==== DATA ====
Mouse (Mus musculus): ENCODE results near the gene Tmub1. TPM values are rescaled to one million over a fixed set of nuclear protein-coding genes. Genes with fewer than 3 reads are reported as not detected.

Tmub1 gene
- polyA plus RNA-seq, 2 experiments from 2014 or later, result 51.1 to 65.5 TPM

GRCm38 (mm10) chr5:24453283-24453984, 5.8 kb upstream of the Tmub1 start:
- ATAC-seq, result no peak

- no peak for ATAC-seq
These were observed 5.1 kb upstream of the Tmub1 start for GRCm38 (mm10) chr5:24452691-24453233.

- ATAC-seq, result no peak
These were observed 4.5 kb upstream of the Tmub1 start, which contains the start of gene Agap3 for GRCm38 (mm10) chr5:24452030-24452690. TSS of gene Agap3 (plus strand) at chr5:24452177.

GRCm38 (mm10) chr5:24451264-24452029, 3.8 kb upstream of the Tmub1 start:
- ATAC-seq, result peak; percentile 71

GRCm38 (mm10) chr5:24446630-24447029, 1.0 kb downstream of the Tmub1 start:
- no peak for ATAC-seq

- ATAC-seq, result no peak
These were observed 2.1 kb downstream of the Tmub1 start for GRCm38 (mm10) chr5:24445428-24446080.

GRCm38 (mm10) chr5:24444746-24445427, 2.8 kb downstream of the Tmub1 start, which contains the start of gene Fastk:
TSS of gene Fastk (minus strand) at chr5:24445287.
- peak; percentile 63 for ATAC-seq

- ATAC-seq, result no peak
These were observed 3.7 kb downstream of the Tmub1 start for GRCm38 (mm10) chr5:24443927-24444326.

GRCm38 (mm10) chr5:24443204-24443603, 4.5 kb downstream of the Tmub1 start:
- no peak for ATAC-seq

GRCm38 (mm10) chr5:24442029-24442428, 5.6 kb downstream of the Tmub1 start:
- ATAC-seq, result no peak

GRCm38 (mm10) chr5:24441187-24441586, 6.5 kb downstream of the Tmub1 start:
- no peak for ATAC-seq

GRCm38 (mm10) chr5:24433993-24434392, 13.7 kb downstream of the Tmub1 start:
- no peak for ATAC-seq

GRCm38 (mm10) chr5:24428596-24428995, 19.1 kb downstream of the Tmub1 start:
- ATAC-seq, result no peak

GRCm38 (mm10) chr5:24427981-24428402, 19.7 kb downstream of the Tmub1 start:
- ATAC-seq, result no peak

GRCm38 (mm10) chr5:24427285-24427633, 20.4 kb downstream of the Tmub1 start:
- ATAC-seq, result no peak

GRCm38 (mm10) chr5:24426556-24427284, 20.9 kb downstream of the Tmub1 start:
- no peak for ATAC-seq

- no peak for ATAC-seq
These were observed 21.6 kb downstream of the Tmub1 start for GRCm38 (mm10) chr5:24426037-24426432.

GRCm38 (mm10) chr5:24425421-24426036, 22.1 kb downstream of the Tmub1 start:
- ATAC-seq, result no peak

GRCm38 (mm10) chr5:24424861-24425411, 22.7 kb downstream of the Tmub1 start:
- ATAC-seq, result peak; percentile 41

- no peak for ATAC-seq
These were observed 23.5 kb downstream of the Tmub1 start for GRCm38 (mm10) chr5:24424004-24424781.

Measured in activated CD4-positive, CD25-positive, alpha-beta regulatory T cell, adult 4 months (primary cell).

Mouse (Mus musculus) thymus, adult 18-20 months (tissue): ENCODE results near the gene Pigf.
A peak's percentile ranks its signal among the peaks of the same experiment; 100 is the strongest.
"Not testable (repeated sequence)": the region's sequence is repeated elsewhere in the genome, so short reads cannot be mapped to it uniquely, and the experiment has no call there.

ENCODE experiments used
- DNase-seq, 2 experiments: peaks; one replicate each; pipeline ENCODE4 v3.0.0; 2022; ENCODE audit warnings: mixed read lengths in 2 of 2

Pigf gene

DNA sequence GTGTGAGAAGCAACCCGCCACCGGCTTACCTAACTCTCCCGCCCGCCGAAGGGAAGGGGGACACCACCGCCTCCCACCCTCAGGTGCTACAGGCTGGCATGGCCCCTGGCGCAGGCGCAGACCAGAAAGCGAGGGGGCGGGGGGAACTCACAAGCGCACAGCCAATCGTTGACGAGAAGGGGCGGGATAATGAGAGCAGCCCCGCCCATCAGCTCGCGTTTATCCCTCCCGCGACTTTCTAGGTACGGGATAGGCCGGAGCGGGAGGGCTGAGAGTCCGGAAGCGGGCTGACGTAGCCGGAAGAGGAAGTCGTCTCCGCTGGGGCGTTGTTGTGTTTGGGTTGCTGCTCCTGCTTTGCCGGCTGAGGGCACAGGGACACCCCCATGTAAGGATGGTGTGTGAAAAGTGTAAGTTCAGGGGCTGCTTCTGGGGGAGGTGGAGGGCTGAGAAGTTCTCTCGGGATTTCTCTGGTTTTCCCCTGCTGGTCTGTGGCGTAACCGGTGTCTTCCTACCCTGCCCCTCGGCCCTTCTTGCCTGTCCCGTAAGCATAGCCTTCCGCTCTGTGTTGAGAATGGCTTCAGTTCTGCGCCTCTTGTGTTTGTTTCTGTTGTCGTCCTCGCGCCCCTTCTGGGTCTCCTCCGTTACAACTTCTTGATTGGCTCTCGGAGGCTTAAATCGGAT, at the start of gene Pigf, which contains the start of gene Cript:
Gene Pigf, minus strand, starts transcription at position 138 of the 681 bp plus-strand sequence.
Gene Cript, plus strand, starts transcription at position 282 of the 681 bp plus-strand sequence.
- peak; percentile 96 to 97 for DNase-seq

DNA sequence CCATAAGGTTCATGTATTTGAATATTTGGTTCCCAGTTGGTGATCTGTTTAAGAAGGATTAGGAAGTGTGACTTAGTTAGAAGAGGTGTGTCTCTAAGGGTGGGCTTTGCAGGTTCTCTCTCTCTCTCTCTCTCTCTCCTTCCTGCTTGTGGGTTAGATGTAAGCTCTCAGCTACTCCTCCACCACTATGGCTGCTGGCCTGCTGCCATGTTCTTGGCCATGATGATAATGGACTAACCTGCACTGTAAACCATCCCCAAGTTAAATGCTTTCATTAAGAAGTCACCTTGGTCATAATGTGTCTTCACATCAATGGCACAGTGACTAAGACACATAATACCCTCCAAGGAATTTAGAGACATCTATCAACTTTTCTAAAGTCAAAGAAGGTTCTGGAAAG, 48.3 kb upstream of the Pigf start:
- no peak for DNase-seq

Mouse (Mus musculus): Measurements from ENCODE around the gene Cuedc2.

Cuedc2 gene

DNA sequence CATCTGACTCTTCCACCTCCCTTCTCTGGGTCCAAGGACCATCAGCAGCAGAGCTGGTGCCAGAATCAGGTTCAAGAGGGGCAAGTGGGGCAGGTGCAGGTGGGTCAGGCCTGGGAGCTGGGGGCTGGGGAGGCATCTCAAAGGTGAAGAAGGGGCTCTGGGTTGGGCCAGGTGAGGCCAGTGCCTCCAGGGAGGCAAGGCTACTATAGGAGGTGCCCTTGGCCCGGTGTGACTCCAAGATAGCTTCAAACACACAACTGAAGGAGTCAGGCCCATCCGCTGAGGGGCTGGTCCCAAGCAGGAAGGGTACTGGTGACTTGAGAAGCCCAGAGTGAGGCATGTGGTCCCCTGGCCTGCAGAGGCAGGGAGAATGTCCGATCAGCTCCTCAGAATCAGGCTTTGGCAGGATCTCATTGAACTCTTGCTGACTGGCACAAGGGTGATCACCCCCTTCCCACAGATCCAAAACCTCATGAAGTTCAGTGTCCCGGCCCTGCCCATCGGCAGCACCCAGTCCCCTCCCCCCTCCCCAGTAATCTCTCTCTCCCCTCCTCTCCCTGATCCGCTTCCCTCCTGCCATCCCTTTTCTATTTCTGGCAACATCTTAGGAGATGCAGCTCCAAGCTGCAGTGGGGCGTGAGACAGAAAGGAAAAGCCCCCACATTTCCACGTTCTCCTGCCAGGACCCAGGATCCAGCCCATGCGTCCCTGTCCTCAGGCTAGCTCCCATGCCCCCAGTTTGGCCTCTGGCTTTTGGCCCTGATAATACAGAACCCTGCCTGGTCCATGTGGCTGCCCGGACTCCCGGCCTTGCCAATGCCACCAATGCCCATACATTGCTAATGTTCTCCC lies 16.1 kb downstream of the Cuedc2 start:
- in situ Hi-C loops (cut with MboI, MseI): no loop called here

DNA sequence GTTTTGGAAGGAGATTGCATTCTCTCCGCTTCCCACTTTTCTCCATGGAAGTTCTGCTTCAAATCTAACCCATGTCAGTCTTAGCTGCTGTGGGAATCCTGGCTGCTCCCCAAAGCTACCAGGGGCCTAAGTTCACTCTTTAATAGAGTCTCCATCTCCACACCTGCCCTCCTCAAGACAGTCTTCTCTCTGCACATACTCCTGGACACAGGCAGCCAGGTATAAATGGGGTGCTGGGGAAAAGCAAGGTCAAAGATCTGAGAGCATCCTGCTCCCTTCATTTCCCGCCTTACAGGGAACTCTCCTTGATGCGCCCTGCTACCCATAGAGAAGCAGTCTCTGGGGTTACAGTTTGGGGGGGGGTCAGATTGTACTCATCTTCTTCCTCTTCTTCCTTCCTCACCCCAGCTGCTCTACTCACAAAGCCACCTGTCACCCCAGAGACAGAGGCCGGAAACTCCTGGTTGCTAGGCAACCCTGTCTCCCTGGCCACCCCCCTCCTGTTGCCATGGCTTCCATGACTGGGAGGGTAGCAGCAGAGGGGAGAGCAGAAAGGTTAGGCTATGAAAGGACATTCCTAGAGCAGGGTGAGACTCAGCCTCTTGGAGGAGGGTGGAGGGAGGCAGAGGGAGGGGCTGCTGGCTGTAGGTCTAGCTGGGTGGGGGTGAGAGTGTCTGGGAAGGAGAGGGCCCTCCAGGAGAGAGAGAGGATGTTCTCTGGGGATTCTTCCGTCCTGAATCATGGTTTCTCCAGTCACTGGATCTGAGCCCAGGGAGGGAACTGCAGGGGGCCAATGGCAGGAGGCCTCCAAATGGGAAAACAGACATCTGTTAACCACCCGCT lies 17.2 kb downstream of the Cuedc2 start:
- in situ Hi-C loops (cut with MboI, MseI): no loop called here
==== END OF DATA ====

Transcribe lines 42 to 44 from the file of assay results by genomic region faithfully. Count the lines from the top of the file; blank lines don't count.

- ATAC-seq, result peak; percentile 41

- no peak for ATAC-seq
These were observed 23.5 kb downstream of the Tmub1 start for GRCm38 (mm10) chr5:24424004-24424781.